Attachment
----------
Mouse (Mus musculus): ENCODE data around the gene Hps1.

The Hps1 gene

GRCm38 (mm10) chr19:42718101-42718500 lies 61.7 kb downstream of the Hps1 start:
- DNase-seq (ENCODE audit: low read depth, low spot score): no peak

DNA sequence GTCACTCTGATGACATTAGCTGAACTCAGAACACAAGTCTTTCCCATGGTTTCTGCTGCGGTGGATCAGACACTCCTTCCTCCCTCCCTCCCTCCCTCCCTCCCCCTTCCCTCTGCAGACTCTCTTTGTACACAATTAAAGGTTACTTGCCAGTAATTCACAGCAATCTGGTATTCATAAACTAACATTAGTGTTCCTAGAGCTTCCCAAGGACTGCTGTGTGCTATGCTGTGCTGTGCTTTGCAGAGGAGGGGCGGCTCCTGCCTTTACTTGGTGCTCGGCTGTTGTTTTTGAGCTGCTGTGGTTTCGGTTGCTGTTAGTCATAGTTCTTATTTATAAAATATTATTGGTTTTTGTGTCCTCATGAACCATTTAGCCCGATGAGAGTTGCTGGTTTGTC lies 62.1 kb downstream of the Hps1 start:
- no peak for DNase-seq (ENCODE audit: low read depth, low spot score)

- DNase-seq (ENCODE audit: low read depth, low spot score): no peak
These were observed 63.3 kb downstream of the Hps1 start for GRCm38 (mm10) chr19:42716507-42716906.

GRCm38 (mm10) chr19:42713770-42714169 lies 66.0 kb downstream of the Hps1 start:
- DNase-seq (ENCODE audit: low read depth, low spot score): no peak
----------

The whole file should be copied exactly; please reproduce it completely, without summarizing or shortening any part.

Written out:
Mouse (Mus musculus): ENCODE data around the gene Hps1.

The Hps1 gene

GRCm38 (mm10) chr19:42718101-42718500 lies 61.7 kb downstream of the Hps1 start:
- DNase-seq (ENCODE audit: low read depth, low spot score): no peak

DNA sequence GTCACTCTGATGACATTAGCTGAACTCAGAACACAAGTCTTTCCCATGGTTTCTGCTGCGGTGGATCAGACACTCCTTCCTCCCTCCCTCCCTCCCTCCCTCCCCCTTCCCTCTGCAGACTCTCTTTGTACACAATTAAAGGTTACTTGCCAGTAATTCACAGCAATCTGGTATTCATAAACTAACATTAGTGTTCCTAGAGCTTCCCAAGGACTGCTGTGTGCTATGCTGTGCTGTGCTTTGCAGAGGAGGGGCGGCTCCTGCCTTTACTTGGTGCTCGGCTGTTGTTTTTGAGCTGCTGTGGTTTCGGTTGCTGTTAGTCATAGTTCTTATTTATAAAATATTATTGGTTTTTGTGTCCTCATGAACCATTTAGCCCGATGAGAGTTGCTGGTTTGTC lies 62.1 kb downstream of the Hps1 start:
- no peak for DNase-seq (ENCODE audit: low read depth, low spot score)

- DNase-seq (ENCODE audit: low read depth, low spot score): no peak
These were observed 63.3 kb downstream of the Hps1 start for GRCm38 (mm10) chr19:42716507-42716906.

GRCm38 (mm10) chr19:42713770-42714169 lies 66.0 kb downstream of the Hps1 start:
- DNase-seq (ENCODE audit: low read depth, low spot score): no peak